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December 23/December 30, 1996

Let's wrap up the year with more on DLL conflicts and Windows 95B

In this, my last column of 1996, I'd like to update two subjects that have caused a lot of reaction from readers during the past few months: conflicting versions of DLL files and Microsoft's policy of not selling Windows 95B directly to the public through stores.

Let's make a DLL

In a marathon series of four columns from Sept. 2 to Sept. 23, I wrote about conflicts among different versions of applications and different versions of DLL files.

Although I described some specific solutions, such as upgrading or downgrading certain DLLs, no universal fix is available. As I described in the series, some versions of Microsoft applications require older versions of some DLLs and don't work if those DLLs are replaced with newer versions (which many other applications innocently install).

This topic continues to dominate the mail I get. Many readers sent their own personal horror stories. Reader Neil Prestemon reported that a conflicting DLL doesn't even have to be installed to cause difficulty.

Prestemon explained: "Windows supposedly uses the following search order:

(1) A resource already loaded in memory;

(2) a DLL in the directory that an application was launched from;

(3) a DLL in the Windows directory;

(4) a DLL in the Windows\System directory;

(5) the current working directory; and

(6) the remaining directories in the path.

"I have found, however (the hard way), that Windows 95 will apparently skip Step 2 if the directory the application was launched from is on a CD-ROM," Prestemon continued. "This gets real troublesome if you are installing software from a CD-ROM and the setup program requires a specific DLL that's supposed to be in that directory and an older version is sitting in Windows or System."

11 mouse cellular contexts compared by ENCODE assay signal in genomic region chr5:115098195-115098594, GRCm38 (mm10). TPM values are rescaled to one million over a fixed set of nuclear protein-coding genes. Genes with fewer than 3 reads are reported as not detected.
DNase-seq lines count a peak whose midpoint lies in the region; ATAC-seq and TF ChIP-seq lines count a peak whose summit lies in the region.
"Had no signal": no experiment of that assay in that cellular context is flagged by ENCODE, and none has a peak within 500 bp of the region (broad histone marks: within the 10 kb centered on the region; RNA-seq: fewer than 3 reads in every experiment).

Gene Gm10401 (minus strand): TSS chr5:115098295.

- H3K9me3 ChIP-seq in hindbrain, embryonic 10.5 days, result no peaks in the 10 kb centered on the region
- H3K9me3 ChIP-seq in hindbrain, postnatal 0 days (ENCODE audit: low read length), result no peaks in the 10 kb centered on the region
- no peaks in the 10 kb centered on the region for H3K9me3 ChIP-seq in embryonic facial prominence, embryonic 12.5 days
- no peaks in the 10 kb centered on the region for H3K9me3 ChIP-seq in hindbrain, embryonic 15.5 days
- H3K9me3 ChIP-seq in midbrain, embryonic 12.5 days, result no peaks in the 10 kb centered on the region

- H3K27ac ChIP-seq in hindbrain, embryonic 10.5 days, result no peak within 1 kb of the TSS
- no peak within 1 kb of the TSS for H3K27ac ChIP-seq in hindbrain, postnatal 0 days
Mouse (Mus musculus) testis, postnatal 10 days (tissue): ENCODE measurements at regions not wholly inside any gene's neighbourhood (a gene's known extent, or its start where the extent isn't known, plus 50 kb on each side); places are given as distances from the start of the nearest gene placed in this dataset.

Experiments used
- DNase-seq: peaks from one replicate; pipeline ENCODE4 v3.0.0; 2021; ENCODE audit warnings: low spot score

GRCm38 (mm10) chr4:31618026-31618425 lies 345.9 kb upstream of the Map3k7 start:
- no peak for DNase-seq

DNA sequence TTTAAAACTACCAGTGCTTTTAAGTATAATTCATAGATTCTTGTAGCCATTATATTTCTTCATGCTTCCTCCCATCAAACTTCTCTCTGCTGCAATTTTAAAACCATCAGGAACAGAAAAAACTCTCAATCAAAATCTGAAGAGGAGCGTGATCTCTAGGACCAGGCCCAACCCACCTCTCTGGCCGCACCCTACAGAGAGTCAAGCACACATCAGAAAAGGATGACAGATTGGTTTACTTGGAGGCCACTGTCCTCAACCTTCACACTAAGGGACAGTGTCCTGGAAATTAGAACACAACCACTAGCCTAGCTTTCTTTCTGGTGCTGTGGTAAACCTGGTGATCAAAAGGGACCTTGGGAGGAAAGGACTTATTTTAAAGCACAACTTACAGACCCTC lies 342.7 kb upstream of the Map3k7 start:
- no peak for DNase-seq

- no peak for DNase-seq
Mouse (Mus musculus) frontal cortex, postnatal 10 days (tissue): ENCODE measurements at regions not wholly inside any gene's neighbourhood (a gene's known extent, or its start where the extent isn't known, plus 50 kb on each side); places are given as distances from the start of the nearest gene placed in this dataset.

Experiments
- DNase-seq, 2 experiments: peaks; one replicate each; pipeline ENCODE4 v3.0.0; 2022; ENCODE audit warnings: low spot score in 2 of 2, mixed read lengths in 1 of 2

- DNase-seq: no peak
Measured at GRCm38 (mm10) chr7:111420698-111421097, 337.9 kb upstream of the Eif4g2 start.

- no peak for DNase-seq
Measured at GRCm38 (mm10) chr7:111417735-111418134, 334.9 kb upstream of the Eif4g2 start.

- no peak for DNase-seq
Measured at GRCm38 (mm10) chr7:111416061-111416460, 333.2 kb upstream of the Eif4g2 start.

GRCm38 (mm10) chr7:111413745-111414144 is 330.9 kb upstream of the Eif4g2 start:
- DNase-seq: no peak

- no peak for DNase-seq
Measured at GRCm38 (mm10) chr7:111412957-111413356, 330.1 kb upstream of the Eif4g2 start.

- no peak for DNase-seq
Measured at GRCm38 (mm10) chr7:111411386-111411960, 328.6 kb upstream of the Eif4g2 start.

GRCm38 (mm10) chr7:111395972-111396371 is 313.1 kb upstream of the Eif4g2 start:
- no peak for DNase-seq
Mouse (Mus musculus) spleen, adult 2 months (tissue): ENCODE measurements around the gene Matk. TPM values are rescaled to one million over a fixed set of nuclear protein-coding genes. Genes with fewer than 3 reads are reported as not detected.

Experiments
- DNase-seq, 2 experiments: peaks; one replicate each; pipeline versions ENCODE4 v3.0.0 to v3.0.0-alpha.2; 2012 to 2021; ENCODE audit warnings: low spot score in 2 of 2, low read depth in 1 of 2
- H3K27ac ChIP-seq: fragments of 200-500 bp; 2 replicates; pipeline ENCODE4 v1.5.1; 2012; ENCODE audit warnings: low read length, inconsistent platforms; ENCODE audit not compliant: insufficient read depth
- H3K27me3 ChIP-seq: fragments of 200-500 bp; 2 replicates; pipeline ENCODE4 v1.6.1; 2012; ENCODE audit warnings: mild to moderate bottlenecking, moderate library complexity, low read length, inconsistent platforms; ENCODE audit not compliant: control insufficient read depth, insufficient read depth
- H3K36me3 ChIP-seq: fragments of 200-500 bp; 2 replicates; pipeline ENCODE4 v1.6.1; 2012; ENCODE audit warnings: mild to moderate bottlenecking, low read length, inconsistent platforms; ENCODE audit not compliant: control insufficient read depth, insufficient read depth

Plain-old name conflicts still plague other Windows managers.

"The 16-bit MAPI.DLL and the 32-bit MAPI.DLL are named the same MAPI.DLL!" wrote Babu V. Sonti. "I was absolutely shocked, as I write applications for 16-bit mail systems and hopefully will be writing apps for the newly released GroupWise 5.0. I hope these folks all come together and come up with some standards."

Still no word from Microsoft on a foolproof solution to this quagmire.

Microsoft's Windows 95B

On Nov. 18 and Nov. 25, I wrote about Windows 95B, a new version of Windows with improved Display Properties, a NetMeeting application, and so on. I criticized Microsoft for offering Win95B only through hardware OEMs and for not supporting the new FAT-32 (file allocation table) file system. (The OEM from which you purchase a Win95B system is supposed to cover all technical support.)

I mentioned in one column that older defragmenters could corrupt a FAT-32 drive. But I haven't been able to find an example because FAT-32 is marked as a different partition type that older defraggers should leave alone. I regret the error.

A few users of Win95B reported that it is more stable for them than the previous version of Windows they were using. If so, it should be more widely available. If Microsoft doesn't want to support FAT-32, why not provide an easy upgrade to Win95B without necessarily converting a drive to FAT-32? Win95B works fine with the old FAT-16 system.

Well, even lowly columnists get to take Christmas week off. Look for me in 1997.

Brian Livingston is the co-author of Windows 95 Secrets Gold and four other Windows books (IDG Books). Send tips to or fax: (206) 282-1248.

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Copyright © 1996 by InfoWorld Publishing Company


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